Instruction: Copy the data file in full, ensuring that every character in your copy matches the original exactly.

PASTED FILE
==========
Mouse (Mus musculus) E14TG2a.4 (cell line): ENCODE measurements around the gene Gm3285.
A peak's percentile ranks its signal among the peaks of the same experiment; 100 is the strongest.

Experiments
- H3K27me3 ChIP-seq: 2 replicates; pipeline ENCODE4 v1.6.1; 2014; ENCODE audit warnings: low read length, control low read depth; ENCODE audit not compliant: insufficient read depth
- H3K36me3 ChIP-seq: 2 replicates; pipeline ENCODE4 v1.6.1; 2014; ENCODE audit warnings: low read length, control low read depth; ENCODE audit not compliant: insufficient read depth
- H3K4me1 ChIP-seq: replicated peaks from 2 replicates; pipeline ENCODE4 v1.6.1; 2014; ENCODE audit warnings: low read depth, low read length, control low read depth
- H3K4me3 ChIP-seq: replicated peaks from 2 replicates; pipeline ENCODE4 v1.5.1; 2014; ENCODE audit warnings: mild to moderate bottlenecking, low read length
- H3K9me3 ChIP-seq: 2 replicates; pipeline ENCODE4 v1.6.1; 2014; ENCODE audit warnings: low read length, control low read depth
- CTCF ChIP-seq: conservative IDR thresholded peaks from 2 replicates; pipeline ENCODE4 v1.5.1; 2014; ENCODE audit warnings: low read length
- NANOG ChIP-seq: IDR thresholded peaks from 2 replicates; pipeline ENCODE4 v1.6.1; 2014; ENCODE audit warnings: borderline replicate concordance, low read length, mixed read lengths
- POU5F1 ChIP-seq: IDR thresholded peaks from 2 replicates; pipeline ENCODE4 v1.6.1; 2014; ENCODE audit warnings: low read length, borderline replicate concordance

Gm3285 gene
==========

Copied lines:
Mouse (Mus musculus) E14TG2a.4 (cell line): ENCODE measurements around the gene Gm3285.
A peak's percentile ranks its signal among the peaks of the same experiment; 100 is the strongest.

Experiments
- H3K27me3 ChIP-seq: 2 replicates; pipeline ENCODE4 v1.6.1; 2014; ENCODE audit warnings: low read length, control low read depth; ENCODE audit not compliant: insufficient read depth
- H3K36me3 ChIP-seq: 2 replicates; pipeline ENCODE4 v1.6.1; 2014; ENCODE audit warnings: low read length, control low read depth; ENCODE audit not compliant: insufficient read depth
- H3K4me1 ChIP-seq: replicated peaks from 2 replicates; pipeline ENCODE4 v1.6.1; 2014; ENCODE audit warnings: low read depth, low read length, control low read depth
- H3K4me3 ChIP-seq: replicated peaks from 2 replicates; pipeline ENCODE4 v1.5.1; 2014; ENCODE audit warnings: mild to moderate bottlenecking, low read length
- H3K9me3 ChIP-seq: 2 replicates; pipeline ENCODE4 v1.6.1; 2014; ENCODE audit warnings: low read length, control low read depth
- CTCF ChIP-seq: conservative IDR thresholded peaks from 2 replicates; pipeline ENCODE4 v1.5.1; 2014; ENCODE audit warnings: low read length
- NANOG ChIP-seq: IDR thresholded peaks from 2 replicates; pipeline ENCODE4 v1.6.1; 2014; ENCODE audit warnings: borderline replicate concordance, low read length, mixed read lengths
- POU5F1 ChIP-seq: IDR thresholded peaks from 2 replicates; pipeline ENCODE4 v1.6.1; 2014; ENCODE audit warnings: low read length, borderline replicate concordance

Gm3285 gene